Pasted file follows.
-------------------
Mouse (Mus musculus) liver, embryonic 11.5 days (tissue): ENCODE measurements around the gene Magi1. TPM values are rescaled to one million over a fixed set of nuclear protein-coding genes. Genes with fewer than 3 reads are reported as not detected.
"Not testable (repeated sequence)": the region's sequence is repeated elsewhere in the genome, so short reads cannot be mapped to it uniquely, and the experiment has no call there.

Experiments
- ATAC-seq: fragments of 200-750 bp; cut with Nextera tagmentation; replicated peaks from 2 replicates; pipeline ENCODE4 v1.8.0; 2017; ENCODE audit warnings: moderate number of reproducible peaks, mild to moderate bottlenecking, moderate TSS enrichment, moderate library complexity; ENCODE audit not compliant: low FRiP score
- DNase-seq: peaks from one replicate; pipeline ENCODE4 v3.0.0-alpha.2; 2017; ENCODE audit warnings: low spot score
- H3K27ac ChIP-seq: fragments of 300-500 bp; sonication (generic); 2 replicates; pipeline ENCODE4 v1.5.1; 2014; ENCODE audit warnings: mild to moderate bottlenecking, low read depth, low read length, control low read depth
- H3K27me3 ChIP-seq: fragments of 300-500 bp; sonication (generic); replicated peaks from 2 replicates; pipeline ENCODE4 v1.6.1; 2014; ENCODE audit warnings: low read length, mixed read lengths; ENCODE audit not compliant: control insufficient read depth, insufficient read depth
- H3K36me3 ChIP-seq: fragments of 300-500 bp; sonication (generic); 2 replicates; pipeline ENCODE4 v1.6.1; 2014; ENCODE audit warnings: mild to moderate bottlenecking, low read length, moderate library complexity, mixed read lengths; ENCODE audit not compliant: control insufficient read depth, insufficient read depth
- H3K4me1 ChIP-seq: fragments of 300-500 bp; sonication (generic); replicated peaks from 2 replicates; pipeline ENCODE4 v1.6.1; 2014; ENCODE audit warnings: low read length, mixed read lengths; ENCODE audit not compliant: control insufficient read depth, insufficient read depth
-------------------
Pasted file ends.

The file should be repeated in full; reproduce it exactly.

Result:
Mouse (Mus musculus) liver, embryonic 11.5 days (tissue): ENCODE measurements around the gene Magi1. TPM values are rescaled to one million over a fixed set of nuclear protein-coding genes. Genes with fewer than 3 reads are reported as not detected.
"Not testable (repeated sequence)": the region's sequence is repeated elsewhere in the genome, so short reads cannot be mapped to it uniquely, and the experiment has no call there.

Experiments
- ATAC-seq: fragments of 200-750 bp; cut with Nextera tagmentation; replicated peaks from 2 replicates; pipeline ENCODE4 v1.8.0; 2017; ENCODE audit warnings: moderate number of reproducible peaks, mild to moderate bottlenecking, moderate TSS enrichment, moderate library complexity; ENCODE audit not compliant: low FRiP score
- DNase-seq: peaks from one replicate; pipeline ENCODE4 v3.0.0-alpha.2; 2017; ENCODE audit warnings: low spot score
- H3K27ac ChIP-seq: fragments of 300-500 bp; sonication (generic); 2 replicates; pipeline ENCODE4 v1.5.1; 2014; ENCODE audit warnings: mild to moderate bottlenecking, low read depth, low read length, control low read depth
- H3K27me3 ChIP-seq: fragments of 300-500 bp; sonication (generic); replicated peaks from 2 replicates; pipeline ENCODE4 v1.6.1; 2014; ENCODE audit warnings: low read length, mixed read lengths; ENCODE audit not compliant: control insufficient read depth, insufficient read depth
- H3K36me3 ChIP-seq: fragments of 300-500 bp; sonication (generic); 2 replicates; pipeline ENCODE4 v1.6.1; 2014; ENCODE audit warnings: mild to moderate bottlenecking, low read length, moderate library complexity, mixed read lengths; ENCODE audit not compliant: control insufficient read depth, insufficient read depth
- H3K4me1 ChIP-seq: fragments of 300-500 bp; sonication (generic); replicated peaks from 2 replicates; pipeline ENCODE4 v1.6.1; 2014; ENCODE audit warnings: low read length, mixed read lengths; ENCODE audit not compliant: control insufficient read depth, insufficient read depth